Tuesday, September 28, 2004

Blogs offer view of soldiers' lives

By Ellen Simon
The Associated Press

Spc. Colby Buzzell's squad was on a mission in a poor neighborhood in Mosul when two Iraqi boys ran up carrying old artillery shells. "Give me dollar!" they said.

Another came carrying bullets and demanding money.

"Then, all of a sudden, this really skinny Iraqi kid comes running up to us with a ... HAND GRENADE in his hand," Buzzell wrote on his war blog. " 'Drop the ... hand grenade! Drop it now!' We all started yelling. The little kid, still with this proud smile on his face that said, 'Look what I just found' just dropped the grenade on the ground, and walked over to my squad leader and said, 'Give me money!' "

The grenade didn't go off.

The squad leader explained to his men that an Army division that had been in the area earlier had paid children for weapons or unexploded ordnance.

For Buzzell, it was grist for his online war diary, cbftw.blogspot.com, whose fans range from soccer moms and truck drivers to punk band leader Jello Biafra.

Before the Internet traffic counter dropped off the site, Buzzell said, he was getting 5,000 hits a day.

Iraq war blogs, or Web diaries, are as varied as the soldiers who write them. Some sites feature practical news, pictures and advice. Some are overtly political, with more slanting to the right than the left. Some question the war, and some cheer it.

Buzzell and a handful of others write unvarnished war reporting. A few of these blogs have been shut down. Buzzell, an infantryman in an Army Stryker brigade, says he was banned from missions for five days because of the blog and has stopped adding narrative entries.

For the folks back home, the soldier blogs offer details of war that don't make it into most news dispatches: The smell of rotten milk lingering in a poor neighborhood. The shepherd boys standing at the foot of a guard tower yelling requests for toothbrushes and sweets. The giant camel spiders. The tedium of long walks to get anything from a shower to a meal. A burning oil refinery a hundred miles away blocking the sun. A terrifying night raid surprised by armed enemies dressed in black.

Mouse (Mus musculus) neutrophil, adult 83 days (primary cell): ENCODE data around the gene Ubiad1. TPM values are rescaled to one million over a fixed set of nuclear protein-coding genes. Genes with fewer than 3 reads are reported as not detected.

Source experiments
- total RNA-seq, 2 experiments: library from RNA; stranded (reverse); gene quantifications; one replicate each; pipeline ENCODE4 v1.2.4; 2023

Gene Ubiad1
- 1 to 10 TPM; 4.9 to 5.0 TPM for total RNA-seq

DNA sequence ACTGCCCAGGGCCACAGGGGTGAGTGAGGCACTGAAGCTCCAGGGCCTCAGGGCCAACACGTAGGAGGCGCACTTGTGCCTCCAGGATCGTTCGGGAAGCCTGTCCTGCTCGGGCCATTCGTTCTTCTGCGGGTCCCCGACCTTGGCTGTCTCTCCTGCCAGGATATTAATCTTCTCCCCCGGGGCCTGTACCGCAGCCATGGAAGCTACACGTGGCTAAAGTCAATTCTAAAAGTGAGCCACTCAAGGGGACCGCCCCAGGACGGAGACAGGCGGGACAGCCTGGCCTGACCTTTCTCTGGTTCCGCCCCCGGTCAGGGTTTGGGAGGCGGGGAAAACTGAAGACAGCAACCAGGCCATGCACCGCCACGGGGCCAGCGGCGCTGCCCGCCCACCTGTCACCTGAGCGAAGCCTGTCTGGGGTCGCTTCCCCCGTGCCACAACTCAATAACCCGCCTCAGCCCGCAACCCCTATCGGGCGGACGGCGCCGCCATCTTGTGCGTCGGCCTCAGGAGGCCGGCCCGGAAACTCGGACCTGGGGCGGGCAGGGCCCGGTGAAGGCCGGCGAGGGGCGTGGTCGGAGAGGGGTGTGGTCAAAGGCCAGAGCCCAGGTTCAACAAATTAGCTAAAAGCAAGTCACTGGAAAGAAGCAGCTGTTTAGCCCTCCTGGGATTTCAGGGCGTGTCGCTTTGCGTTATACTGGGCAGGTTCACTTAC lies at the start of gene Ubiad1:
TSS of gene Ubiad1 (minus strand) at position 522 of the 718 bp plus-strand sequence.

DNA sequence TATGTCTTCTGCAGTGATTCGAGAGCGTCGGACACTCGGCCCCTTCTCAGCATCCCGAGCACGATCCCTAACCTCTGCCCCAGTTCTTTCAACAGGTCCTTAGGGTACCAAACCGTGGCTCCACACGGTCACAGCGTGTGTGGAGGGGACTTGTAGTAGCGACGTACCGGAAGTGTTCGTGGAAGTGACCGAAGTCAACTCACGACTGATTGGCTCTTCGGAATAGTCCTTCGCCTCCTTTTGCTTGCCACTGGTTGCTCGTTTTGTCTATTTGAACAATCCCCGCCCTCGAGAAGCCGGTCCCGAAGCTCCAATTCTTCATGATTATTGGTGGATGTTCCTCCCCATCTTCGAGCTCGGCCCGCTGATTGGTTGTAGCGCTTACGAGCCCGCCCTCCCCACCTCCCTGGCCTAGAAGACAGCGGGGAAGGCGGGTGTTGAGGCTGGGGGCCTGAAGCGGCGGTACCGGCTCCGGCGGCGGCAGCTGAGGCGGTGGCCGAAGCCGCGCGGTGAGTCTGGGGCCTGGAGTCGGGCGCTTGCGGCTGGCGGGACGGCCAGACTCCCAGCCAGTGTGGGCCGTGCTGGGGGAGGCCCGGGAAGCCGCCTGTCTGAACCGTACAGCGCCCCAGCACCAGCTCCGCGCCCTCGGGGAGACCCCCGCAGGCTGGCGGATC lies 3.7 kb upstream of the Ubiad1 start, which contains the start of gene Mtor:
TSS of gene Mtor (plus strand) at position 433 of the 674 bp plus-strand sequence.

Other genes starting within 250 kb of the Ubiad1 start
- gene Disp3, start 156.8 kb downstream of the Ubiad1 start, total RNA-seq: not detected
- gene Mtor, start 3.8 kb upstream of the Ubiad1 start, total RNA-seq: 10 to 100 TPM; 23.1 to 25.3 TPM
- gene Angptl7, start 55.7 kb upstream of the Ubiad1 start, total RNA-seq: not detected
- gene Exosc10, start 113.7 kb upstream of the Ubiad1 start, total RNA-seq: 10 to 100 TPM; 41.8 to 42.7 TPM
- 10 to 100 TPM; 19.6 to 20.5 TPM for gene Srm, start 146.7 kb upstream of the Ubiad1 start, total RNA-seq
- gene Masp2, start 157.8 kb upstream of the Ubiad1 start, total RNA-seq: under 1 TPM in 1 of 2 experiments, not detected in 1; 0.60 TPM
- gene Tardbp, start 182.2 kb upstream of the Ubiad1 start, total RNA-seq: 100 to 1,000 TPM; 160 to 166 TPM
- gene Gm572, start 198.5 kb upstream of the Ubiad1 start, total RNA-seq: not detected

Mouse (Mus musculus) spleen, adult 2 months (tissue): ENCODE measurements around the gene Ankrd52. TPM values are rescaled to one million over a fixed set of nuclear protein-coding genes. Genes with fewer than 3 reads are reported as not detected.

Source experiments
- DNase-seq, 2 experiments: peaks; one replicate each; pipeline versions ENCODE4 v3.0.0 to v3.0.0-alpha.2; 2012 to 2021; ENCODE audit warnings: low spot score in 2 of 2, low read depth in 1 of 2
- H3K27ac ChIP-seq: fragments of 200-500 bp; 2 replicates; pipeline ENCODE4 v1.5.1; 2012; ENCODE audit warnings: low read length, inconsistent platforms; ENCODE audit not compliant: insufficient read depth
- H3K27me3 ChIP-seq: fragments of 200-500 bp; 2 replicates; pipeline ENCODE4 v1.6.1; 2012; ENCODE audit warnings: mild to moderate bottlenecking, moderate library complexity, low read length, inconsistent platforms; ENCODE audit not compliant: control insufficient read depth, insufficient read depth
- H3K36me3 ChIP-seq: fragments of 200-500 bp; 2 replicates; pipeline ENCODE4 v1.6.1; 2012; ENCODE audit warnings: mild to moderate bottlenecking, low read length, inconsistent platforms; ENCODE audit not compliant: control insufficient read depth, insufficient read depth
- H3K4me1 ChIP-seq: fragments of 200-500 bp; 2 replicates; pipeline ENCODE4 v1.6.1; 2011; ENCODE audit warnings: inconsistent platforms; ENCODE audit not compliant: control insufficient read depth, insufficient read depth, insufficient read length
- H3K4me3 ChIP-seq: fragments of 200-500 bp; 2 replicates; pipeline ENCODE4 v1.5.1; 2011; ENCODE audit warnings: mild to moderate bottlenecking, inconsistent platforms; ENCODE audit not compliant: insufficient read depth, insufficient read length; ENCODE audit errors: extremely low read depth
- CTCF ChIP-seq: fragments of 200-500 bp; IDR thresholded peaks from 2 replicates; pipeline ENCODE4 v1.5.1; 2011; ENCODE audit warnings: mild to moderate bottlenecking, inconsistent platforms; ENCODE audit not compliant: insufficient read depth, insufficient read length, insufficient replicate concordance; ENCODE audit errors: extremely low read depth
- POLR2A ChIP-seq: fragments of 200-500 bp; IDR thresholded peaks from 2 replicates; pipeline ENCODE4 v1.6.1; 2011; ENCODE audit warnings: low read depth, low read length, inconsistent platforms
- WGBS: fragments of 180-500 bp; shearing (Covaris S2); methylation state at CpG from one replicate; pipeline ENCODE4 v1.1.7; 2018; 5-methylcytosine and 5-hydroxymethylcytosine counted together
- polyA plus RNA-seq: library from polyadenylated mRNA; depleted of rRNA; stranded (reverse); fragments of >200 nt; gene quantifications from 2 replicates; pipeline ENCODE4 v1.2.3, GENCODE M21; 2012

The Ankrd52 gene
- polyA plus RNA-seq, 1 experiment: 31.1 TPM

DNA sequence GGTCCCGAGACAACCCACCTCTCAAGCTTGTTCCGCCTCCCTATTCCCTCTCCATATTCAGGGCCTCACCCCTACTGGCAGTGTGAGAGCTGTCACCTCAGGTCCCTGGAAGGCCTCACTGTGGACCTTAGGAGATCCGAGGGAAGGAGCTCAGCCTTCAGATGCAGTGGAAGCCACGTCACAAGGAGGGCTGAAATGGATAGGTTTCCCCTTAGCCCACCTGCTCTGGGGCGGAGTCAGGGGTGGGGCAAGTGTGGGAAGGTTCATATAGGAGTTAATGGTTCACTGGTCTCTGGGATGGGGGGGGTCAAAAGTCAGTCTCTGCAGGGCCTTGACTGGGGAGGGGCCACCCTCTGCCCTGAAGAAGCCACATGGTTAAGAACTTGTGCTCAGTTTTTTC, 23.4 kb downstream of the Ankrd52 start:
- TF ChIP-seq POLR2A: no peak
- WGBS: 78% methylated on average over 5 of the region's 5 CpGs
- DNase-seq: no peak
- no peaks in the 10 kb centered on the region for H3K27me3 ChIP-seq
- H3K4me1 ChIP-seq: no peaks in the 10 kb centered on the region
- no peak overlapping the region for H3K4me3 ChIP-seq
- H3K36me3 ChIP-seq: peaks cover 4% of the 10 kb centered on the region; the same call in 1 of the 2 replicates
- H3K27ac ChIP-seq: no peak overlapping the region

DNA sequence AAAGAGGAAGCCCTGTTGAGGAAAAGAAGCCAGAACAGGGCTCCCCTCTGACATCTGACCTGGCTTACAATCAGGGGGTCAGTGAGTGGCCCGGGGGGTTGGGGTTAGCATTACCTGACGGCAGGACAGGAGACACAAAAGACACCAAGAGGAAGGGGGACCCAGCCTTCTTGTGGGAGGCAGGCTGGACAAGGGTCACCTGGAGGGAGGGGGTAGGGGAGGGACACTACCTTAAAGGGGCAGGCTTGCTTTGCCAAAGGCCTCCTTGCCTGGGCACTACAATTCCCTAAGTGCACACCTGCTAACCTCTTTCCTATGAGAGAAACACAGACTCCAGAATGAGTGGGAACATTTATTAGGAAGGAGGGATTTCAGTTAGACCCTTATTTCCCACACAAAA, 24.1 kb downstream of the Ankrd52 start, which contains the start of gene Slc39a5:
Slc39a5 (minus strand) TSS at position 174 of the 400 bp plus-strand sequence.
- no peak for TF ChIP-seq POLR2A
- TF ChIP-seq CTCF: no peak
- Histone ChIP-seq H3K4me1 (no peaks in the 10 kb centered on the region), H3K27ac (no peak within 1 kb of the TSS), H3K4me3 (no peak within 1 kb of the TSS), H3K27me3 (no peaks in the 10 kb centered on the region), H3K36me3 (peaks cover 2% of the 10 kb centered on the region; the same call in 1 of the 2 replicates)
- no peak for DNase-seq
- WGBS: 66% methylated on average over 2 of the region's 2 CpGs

On the blogs, soldiers complain, commiserate and celebrate their victories and ingenuity.

What do you do if the electricity goes out while you're sitting in the latrine, leaving you in complete darkness with a dead flashlight? Blog answer: Reach into your cargo pocket and crack open a Chemlight.

The blogs offer more than war stories. They offer images from Iraq not seen elsewhere, like a sign in an office with no air conditioning: "We're in the desert. The desert is hot. Now quit your whining."

Sean Dustman, a 32-year-old Navy corpsman from Prescott, Ariz., who worked alongside the Marines in Iraq, started writing his blog, docinthebox.blogspot.com, after reading other war blogs.

"I was entranced with their stories," said Dustman, who recently returned from six months in Iraq. "This was where the real news that mattered to me was coming from, unlike what you saw through the regular media. Reading them [the blogs] helped me and my Marines prepare for the trip."
A recurring theme is the flashes of military absurdity, such as the hurried martial arts training some Marines undergo before they leave Iraq.

The Pentagon has "no specific guidelines on blogging per se," said Cheryl Irwin, a Defense Department spokeswoman. "Generally, they can do it if they are writing their blogs not on government time and not on a government computer.
Thursday, September 23, 2004


Here is an e-mail I recieved from legendary DEAD KENNEDYS frontman, and political activist Jello Biafra.

Hey Colby,